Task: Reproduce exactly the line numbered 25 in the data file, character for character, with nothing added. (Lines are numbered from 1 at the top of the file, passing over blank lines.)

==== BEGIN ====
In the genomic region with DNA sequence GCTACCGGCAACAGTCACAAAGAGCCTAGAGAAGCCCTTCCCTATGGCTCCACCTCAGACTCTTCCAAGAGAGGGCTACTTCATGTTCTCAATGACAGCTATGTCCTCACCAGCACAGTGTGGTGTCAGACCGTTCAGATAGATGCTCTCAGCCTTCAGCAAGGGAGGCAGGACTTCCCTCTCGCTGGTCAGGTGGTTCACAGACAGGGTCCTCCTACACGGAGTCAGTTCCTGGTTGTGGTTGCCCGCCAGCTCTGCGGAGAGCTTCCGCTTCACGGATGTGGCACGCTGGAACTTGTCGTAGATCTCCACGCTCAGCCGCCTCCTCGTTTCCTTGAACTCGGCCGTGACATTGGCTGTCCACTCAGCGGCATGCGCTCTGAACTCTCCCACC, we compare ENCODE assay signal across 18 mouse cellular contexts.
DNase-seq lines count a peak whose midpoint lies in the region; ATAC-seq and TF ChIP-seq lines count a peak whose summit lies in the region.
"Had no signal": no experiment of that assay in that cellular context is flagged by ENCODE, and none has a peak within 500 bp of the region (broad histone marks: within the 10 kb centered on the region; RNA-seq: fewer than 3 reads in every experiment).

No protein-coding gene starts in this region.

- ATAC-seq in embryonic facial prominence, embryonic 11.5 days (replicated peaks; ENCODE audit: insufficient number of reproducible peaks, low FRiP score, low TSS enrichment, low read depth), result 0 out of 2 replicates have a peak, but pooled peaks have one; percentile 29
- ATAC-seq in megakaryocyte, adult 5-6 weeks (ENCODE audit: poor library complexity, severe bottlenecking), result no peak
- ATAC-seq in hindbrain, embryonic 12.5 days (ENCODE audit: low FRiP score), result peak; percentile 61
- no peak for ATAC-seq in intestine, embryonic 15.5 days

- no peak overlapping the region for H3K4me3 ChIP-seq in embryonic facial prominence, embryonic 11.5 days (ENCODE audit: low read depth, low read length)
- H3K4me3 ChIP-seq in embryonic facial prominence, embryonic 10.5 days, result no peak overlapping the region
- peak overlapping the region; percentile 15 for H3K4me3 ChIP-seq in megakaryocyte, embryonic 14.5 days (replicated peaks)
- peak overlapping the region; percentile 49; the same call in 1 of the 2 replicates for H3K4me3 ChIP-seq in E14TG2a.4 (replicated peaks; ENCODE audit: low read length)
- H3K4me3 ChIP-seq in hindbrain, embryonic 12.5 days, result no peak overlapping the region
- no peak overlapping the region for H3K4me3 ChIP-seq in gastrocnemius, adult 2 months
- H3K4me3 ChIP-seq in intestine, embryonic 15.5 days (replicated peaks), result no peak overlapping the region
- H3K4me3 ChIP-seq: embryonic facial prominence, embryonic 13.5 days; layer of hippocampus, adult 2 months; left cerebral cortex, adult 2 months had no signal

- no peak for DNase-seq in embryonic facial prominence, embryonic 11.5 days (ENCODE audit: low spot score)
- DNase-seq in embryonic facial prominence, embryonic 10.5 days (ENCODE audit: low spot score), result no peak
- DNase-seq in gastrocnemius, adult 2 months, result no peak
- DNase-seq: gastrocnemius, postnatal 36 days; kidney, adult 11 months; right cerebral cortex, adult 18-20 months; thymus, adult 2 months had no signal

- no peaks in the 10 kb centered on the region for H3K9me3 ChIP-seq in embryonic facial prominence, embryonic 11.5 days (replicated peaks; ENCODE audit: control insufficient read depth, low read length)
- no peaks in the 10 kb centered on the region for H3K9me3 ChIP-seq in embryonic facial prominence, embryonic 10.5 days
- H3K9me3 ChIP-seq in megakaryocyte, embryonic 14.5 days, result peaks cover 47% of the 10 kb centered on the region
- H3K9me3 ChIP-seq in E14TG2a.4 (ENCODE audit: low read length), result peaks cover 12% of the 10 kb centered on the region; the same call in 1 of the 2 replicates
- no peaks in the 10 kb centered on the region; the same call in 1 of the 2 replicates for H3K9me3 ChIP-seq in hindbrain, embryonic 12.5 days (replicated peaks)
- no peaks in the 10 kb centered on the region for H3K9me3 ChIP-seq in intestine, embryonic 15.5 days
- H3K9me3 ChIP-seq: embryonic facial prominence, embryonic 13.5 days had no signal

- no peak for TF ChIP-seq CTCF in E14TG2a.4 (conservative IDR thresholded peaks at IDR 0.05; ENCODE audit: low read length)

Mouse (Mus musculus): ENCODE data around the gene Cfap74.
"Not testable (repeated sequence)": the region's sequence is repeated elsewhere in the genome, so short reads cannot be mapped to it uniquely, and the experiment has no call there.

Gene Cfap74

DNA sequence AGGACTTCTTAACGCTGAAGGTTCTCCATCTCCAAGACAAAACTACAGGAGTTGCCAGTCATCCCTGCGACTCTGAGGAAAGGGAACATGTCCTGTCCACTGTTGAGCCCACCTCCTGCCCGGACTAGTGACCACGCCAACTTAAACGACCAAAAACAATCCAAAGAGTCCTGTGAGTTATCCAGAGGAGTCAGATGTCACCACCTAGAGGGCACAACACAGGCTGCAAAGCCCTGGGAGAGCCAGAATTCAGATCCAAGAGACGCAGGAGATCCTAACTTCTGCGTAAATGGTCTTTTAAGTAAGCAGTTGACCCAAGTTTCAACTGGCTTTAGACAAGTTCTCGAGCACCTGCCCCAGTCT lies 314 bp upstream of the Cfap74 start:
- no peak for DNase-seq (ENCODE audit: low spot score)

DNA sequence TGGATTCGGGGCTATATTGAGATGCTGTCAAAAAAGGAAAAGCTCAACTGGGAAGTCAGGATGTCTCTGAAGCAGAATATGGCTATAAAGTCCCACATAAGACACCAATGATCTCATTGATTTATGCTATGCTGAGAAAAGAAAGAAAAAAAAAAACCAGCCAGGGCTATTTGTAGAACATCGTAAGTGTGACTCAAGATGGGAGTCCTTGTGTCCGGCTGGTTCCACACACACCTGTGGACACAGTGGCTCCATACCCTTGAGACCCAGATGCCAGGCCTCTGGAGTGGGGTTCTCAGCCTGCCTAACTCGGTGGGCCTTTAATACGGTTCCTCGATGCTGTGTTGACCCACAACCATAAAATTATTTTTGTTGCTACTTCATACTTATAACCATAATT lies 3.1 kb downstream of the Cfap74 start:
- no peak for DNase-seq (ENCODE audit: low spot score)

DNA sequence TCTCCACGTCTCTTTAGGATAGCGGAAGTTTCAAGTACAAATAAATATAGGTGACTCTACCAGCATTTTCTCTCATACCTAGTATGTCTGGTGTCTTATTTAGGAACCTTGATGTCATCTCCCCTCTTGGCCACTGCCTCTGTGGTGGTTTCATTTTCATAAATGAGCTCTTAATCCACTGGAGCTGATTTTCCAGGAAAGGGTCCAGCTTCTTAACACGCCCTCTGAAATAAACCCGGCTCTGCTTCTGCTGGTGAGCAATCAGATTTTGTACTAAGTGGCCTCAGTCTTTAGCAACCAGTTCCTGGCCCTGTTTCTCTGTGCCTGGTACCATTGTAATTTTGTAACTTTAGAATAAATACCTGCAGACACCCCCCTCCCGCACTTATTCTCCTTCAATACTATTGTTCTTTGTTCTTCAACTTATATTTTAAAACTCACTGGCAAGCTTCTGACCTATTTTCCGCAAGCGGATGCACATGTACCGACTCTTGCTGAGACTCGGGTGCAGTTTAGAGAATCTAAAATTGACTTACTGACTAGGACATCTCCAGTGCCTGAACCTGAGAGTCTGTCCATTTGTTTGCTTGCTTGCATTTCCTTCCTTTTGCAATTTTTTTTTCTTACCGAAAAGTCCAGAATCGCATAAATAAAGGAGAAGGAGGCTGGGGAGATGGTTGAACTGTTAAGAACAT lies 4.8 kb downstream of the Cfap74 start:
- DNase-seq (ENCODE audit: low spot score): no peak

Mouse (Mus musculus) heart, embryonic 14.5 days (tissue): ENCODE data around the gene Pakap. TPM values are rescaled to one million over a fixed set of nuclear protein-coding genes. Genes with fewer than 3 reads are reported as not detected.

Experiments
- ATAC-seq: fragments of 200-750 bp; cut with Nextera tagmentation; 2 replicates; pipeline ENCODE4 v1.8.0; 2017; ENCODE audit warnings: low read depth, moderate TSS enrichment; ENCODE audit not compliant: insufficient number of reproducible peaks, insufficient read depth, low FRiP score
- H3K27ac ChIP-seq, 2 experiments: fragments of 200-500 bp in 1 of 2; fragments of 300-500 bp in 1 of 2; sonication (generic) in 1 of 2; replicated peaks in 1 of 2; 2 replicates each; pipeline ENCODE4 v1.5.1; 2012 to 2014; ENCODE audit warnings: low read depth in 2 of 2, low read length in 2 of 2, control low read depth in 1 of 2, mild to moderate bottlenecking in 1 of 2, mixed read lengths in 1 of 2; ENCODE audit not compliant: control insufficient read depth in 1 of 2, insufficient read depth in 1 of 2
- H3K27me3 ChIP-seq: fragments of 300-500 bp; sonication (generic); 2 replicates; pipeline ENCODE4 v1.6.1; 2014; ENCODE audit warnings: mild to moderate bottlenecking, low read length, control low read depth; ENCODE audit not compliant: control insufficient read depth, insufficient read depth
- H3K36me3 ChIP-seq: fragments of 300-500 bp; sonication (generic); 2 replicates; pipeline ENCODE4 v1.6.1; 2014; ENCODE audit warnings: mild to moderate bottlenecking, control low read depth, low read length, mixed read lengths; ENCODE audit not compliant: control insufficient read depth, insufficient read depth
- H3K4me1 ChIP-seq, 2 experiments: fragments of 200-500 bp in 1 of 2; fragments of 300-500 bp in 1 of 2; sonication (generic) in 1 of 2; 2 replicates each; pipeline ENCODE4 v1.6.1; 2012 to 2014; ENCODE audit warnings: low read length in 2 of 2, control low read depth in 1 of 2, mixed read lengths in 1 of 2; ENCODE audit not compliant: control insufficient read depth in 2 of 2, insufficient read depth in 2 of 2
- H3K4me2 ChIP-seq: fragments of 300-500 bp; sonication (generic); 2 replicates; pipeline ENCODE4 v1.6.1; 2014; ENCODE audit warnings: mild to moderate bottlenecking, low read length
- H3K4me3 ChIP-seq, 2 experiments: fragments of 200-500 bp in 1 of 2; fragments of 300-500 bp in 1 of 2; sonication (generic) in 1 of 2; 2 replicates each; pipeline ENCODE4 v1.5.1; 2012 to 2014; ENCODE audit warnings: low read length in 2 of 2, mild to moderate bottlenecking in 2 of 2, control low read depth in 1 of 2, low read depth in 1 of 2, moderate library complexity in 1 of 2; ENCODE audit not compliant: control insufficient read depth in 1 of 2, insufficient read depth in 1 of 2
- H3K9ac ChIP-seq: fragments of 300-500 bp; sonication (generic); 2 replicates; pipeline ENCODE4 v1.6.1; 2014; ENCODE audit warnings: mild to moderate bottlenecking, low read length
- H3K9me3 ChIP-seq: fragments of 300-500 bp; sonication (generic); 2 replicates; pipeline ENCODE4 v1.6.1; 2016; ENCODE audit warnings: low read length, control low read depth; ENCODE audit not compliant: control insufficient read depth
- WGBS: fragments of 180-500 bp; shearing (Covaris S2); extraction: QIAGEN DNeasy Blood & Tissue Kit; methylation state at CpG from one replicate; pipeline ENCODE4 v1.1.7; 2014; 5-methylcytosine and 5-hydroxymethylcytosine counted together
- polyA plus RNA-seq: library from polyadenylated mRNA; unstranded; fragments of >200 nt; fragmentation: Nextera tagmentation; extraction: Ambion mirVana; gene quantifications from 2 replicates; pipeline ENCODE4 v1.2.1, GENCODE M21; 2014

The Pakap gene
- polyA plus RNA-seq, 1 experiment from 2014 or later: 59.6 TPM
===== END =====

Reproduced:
- no peaks in the 10 kb centered on the region; the same call in 1 of the 2 replicates for H3K9me3 ChIP-seq in hindbrain, embryonic 12.5 days (replicated peaks)